Illinois unemployment rate hits low despite tepid jobs growth
Illinois’ unemployment rate hit 3.9% in September – the first time in decades that the jobless rate went under 4%, according to data from the U.S. Bureau of Labor Statistics.
Illinois’ jobless rate has remained higher than the national average but followed the national trend. The national jobless rate was 3.5% in September, continuing to hit multi-decade lows after falling consistently during the past decade.
Illinois added 4,800 payroll jobs in September, according to data from the BLS. The September gain was offset by a 4,400-job downward revision for the month of August. The original August report showed a loss of 1,400 jobs, but the revision bumped the month’s losses to 5,800 jobs.
Payroll jobs survey
Illinois’ job gains and losses across 11 industrial sectors add up to give the total change of 4,800 jobs on the month, driven primarily by a pickup of 3,700 jobs in the Trade, Transportation and Utilities sector. Professional and Business Services gained 800 jobs. The largest sector of loss was 1,000 jobs in Manufacturing followed by 900 jobs in Education and Health Services.
Household employment survey
Illinois’ unemployment rate fell from 4% to 3.9% in September as a result of more Illinoisans finding work. The number of people working in Illinois grew by 7,978 while the number of people describing themselves as unemployed fell by 6,540. Overall, this means the labor force expanded mildly on the month by 1,438 people, while the composition of the labor force improved to have more people working and fewer people counting themselves as unemployed.
Illinois’ labor force has shown consistent growth for a year, expanding by 42,800 people since September 2018. However, the undeniable multi-year trend is that Illinois’ labor force has been shrinking. The Great Recession kicked off a decline in Illinois’ labor force more than a decade ago. Even after Illinois’ recovery began, the labor force never really bounced back and has instead continued in a mild downtrend.
This trend concerns Illinois policymakers, and undoubtedly reflects the disturbing trend of working-age Illinoisans leaving the state for a new job and not being replaced by enough workers moving into the state. Illinois has failed to achieve broad-based economic growth to keep the labor force growing, and this trend is likely to continue as Illinois’ relative economic weakness continues to sap the vigor of the state’s labor force. Illinois is unique among Midwest states for its consistently shrinking labor force.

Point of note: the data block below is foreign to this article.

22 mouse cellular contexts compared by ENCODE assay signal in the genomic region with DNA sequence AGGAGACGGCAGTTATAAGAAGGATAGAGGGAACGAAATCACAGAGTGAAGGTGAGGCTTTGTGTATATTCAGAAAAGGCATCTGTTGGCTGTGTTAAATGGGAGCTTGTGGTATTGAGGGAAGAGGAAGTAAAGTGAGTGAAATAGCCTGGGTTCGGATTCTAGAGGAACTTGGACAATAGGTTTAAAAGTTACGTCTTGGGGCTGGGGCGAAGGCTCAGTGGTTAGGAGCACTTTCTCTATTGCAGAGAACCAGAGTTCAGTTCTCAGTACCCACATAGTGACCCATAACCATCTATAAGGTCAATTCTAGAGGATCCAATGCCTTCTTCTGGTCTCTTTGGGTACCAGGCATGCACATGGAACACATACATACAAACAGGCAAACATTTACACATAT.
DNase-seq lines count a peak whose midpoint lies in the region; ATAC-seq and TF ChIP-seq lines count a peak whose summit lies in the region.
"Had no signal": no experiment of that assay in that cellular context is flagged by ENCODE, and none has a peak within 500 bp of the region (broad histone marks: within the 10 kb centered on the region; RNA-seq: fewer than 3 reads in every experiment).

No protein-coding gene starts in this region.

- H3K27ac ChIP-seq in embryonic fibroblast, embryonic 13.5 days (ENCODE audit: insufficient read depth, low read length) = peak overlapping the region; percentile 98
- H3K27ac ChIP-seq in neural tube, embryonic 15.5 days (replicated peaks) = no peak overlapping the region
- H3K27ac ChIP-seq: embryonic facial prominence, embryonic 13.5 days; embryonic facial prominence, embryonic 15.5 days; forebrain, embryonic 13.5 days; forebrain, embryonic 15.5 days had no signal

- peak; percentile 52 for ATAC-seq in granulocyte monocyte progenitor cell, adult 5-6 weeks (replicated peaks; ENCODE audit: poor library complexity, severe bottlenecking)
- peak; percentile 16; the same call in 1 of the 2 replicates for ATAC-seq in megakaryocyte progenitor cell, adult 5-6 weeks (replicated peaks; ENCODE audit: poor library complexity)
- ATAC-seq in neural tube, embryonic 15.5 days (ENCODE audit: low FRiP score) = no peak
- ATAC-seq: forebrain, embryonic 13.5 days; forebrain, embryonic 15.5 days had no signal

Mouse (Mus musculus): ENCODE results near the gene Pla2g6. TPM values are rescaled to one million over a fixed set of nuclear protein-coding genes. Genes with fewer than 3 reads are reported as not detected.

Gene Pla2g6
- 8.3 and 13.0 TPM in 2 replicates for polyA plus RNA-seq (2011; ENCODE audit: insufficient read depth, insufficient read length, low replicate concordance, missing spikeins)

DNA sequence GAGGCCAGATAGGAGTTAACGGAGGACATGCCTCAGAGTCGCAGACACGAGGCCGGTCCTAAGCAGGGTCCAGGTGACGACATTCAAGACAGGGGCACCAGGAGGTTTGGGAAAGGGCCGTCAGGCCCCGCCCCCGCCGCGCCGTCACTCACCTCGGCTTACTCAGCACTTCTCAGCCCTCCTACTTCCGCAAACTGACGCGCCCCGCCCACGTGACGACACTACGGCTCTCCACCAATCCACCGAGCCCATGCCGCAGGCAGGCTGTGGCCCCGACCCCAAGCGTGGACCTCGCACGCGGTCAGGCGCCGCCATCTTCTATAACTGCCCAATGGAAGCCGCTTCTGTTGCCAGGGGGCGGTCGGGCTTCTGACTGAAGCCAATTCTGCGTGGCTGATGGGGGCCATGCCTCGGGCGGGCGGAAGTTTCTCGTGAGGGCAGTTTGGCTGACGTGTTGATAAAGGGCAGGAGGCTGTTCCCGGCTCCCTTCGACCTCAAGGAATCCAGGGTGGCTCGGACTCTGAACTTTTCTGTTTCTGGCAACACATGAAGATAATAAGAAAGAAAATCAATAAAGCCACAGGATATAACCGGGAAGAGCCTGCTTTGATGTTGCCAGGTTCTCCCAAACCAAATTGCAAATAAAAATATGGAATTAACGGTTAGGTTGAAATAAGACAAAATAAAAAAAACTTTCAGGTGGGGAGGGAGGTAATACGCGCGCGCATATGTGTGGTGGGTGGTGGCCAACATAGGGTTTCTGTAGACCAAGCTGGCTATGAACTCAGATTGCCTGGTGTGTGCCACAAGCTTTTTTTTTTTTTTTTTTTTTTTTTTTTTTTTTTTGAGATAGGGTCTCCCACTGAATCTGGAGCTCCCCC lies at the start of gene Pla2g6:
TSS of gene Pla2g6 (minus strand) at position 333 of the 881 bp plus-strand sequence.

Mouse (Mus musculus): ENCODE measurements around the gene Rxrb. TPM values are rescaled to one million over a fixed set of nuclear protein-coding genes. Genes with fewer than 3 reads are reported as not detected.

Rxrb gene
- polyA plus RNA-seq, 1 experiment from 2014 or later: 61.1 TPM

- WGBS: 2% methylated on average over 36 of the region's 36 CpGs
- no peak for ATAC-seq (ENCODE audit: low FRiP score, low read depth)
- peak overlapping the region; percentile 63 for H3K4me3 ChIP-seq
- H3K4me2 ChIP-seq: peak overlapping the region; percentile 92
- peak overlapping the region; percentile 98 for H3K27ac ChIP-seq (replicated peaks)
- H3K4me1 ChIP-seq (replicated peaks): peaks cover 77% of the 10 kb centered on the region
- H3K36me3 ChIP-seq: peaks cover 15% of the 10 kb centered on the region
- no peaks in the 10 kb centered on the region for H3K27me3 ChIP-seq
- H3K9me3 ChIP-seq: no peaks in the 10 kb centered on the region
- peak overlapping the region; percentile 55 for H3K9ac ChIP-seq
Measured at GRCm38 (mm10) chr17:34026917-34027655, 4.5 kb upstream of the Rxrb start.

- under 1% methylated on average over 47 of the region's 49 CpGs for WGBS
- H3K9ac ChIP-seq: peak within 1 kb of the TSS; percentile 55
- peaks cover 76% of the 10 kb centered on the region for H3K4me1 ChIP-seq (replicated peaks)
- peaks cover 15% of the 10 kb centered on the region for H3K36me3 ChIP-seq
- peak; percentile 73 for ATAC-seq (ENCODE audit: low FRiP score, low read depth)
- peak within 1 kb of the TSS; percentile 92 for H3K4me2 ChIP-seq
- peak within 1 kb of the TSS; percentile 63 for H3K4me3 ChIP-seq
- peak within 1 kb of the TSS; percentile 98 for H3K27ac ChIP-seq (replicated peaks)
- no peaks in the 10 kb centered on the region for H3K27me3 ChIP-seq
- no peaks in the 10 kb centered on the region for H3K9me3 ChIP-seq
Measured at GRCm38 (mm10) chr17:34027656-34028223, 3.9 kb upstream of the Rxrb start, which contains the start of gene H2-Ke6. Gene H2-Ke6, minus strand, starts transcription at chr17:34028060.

Another trend unfolding in Illinois is uneven growth between different job sectors, as white-collar sectors achieve better job growth while blue collar sectors have seen relative job stagnation.
For example, in September the state economy shed 1,000 Manufacturing sector jobs while adding 800 jobs in the Professional and Business Services sector. In this case, this one-month snapshot is reflective of the longer-term trend. During the course of the Great Recession, Illinois lost roughly 120,000 Manufacturing jobs and 90,000 Professional and Business Services jobs. Since the recession hit bottom nearly a decade ago, Illinois has added only 38,000 Manufacturing jobs while adding 186,000 Professional and Business Services jobs.
Another contrast is to look at Manufacturing jobs versus jobs in Leisure and Hospitality. Manufacturing has been surpassed by Leisure and Hospitality during the past decade for providing more jobs for the economy. This sector shift is driven to a national trend that has also been exacerbated by weakness in Illinois’ manufacturing jobs recovery.
This trend is playing out across the country as a greater proportion of people work in desk jobs while a smaller proportion work in factory jobs. However, Illinois’ trend is undoubtedly worse than normal for the region, as the state’s tax and regulatory policies can acutely hamper hiring in the industrial economy.
The trend is not Illinois’ friend on the jobs and growth front. There are pockets of strength in Illinois, in particular Chicago’s attractive and booming downtown. However, these pockets of strength need to be leveraged into an economy that allows for broader-based growth.
America’s global cities and urban cores have benefited from a strong period of secular growth in the age of globalization. That secular growth, particularly benefiting Chicago, has helped cover up some of Illinois’ stagnation in other areas. Illinois’ public finances, tax climate, and regulatory policies are a strong deterrent to the investment the state needs to achieve broad-based growth.
Rather than allowing this deterioration to continue, Illinois policy leaders should reverse another trend: that of passing into law more taxes and regulations that will stunt local hiring. The state’s tax and economic policies should be oriented towards more economic growth rather than less, so Illinoisans can see more job opportunities and earn success closer to home.